June 2015 — After saying goodbye to the long tree shrouded road that winds from the Smokies along the Blue RIdge Parkway and into Shenandoah National Park, we pointed our RV to the northeast and began a wild ride.
Our goal was to get from Virginia to Maine without getting too tangled up in Philadelphia, Pittsburgh, New York City, Albany or Boston, and we chose a route along secondary highways that threaded its way between them all.
We zig-zagged through small towns in the countryside in Pennsylvania. This is big time dairy farming country, and barns, farmhouses and silos of every shape and configuration dotted the landscape. Red ones, green ones, white ones. Classic!
Our dance down the highway was punctuated by occasional scenic surprises that got me leaping out of my seat to try to catch them with my camera. Out of the blue, we came across a fabulous arched bridge. This turned out to be the Tunkhannock Viaduct in Nicholson, Pennsylvania.
We crossed into New York and eventually ended up on Scenic Routes 10 and 23 that follow the farm filled valleys in the Catskill Mountains.
We were flying along, pushed by heavy truck traffic but hanging out the windows anyways to take in the views and enjoy the scenery. Suddenly we passed a covered bridge — and we just HAD to do a U-turn to go back and see it up close.
What a beautiful place to stretch our legs and breath deeply for a moment. This was the Hamden covered bridge, and we learned later that old wooden bridges were covered not so much to protect the people crossing the bridge, as I had thought, but to protect the bridge itself from the elements.
This little piece of antiquity was built in 1859. We walked through and watched the view open up on the other side to a beautiful farmhouse set amid rich green fields.
Carrying on, we hopped back in the rig and continued east and north though the Catskills. These scenic roads are worthy of a leisurely drive, but we hustled down the highway intent on our goal of reaching Maine. Someday we’ll go back and spend some time really enjoying the beauty of this countryside at a slow pace. One surprise was that there were lots of scenic rest areas to stop for a quickie overnight.
Equally surprising was that we had no Verizon service for many miles and very iffy service for many more. It is hard to believe that this truly rural area is less than 150 miles from downtown New York City. I caught a handful of the fantastic farms with my camera out the window, but there were dozens of others that were far more beautiful that slipped by before I could capture them!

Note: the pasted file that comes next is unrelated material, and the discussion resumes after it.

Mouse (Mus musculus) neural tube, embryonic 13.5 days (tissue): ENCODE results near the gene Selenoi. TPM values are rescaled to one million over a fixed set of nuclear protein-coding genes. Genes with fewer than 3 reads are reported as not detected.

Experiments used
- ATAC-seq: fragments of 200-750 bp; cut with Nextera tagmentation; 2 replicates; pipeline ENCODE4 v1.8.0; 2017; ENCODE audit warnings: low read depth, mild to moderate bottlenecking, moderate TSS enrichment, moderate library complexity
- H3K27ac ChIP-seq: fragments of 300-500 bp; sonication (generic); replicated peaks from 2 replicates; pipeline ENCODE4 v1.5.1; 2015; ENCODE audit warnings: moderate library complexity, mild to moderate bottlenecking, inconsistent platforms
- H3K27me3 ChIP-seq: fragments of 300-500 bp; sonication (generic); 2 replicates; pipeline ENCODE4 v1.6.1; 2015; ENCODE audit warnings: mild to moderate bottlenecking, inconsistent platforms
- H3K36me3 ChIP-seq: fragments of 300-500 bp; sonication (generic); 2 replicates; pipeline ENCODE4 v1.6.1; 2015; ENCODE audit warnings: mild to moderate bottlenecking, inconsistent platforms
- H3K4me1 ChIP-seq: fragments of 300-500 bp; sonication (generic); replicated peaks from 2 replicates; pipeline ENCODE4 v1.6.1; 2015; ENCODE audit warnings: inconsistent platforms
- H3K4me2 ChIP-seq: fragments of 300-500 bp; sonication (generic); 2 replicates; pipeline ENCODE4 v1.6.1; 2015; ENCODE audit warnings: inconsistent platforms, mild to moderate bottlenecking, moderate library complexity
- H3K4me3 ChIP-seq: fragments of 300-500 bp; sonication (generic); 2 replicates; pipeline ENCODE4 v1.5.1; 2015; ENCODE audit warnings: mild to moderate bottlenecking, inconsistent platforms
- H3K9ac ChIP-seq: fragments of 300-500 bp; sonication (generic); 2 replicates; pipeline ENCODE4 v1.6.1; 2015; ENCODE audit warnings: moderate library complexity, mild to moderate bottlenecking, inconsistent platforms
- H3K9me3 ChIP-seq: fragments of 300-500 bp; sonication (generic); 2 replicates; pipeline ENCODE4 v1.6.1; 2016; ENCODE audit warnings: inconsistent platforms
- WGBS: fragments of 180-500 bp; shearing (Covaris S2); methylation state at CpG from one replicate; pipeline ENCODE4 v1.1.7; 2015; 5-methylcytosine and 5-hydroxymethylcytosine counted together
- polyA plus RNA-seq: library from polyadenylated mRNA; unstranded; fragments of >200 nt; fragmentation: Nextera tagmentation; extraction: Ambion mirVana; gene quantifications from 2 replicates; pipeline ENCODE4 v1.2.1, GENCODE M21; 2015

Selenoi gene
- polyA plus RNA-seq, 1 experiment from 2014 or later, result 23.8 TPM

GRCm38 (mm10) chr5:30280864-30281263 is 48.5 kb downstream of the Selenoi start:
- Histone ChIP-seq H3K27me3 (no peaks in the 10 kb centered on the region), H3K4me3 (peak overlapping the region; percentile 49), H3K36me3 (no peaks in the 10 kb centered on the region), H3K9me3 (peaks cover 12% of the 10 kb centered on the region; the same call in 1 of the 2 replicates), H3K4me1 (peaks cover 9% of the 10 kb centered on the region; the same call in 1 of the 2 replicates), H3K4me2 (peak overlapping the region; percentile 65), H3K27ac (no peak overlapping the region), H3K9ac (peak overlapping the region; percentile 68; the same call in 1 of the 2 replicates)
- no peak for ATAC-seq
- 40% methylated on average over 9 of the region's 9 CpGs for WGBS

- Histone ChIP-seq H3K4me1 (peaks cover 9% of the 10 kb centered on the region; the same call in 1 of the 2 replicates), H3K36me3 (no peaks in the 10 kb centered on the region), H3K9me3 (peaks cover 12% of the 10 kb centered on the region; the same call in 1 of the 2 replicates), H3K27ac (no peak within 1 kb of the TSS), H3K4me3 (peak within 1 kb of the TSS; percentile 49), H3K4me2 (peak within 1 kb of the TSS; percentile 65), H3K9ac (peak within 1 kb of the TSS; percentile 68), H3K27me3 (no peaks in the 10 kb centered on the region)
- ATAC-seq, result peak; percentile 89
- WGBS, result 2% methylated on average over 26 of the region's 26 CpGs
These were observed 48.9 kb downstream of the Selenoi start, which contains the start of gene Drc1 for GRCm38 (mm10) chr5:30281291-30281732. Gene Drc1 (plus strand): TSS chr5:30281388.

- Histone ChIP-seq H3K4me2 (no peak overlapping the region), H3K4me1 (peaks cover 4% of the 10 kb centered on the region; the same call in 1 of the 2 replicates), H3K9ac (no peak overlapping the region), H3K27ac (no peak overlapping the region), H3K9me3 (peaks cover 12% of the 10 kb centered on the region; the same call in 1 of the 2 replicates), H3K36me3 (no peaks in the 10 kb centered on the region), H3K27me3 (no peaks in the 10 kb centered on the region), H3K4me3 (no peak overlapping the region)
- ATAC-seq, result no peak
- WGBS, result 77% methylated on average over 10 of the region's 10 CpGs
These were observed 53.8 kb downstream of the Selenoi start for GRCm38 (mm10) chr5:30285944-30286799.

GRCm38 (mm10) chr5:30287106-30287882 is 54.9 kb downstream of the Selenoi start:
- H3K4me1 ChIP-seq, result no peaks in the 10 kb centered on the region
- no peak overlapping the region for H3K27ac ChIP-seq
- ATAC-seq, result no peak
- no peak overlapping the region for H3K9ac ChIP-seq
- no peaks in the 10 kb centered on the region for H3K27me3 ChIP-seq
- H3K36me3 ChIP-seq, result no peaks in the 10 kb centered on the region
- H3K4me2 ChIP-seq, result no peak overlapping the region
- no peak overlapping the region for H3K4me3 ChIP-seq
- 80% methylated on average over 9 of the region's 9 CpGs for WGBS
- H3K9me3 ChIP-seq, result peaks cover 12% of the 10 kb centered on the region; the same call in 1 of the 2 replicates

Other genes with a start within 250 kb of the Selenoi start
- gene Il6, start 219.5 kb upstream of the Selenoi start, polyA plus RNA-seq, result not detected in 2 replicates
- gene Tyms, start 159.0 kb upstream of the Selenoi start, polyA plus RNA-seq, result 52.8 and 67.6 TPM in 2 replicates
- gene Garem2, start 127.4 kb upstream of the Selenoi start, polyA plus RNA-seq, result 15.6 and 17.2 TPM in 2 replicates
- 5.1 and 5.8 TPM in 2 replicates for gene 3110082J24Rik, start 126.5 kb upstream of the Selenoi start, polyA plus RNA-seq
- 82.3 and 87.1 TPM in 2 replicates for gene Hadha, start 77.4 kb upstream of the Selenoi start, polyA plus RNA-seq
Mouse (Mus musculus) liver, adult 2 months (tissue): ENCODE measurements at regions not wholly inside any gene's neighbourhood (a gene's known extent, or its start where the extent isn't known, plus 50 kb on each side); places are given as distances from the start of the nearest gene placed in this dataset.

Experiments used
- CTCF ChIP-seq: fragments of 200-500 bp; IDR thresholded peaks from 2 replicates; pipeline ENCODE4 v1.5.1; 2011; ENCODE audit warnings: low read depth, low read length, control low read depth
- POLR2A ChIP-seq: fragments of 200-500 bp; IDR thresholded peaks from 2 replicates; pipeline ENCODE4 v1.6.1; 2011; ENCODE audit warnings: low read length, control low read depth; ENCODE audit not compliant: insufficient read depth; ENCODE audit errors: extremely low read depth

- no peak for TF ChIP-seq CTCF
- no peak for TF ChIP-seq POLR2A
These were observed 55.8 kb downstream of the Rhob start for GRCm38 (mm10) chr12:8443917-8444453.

Our breakneck pace slowed for just a moment when we crossed over the border from New York into southwestern Massachusetts. A quick bike ride one morning through the village of Williamstown brought us to beautiful a white church that seemed to come right out of a New England picture book.
We paused again for a breather in Bennington, Vermont, where we met Nicholas, a motorcycle traveler who was on Day 1 of a six week trek across country from Maine to California. We watched in amazement as he strung up a hammock in the trees for the night. The next morning it was only 39 degrees out, but after a hot cup of coffee in our rig while sitting next to our toasty warm heater, he was fired up for Day 2 of his journey which would take him all the way to Philadelphia in a straight shot.
Before moving on ourselves, we were delighted to find out that Bennington, Vermont, boasts three covered bridges, and one of them was sitting in a beautiful bed of wildflowers.
As we were enjoying taking pics of this bridge we heard the rumbling of a huge vehicle coming down the road on the other side of the river. Suddenly, this big old truck poked its nose through the covered bridge!
We had been quite startled by the amount of truck traffic on the small country roads in the northeast, but seeing this enormous truck squeeze through a covered bridge totally floored us. Ironically, a few minutes later an 18 wheeler pulled up to the bridge and stopped right in front of it with its flashers on. He sat there for a long time. Finally, he did a tight turn onto another road — he never would have fit!
We laughed that the truckers seemed to find these roads challenging too and that once in a while they even ended up in a tight fix just like we did!!
Moments later a UPS truck showed up, and he didn’t bat an eye as he barreled right through the covered bridge at full speed. Obviously, for him, going through this covered bridge was a regular part of his route!
After a quick selfie and a chat with a pair of Spanish travelers from Mallorca who were photographing the bridge too, we packed up the rig and left Bennington. We soared up and over Vermont’s Green Mounains and then turned east to climb over the White Mountains of New Hampshire. In no time we had made it to Maine.
So far our travels in the northeast had been just a fly by, but once we hit the beautiful Atlantic coast of northern Maine we would slow way down. As their license plate says, Maine is “Vacationland,” and so it proved to be for us too.
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- Our Very Approximate Route (minus mishaps and detours) – Google Maps
- Tunkhannock Viaduct (“Nicholson Bridge”) – Wikipedia page
- Covered bridges in Bennington, Vermont – Tourism page
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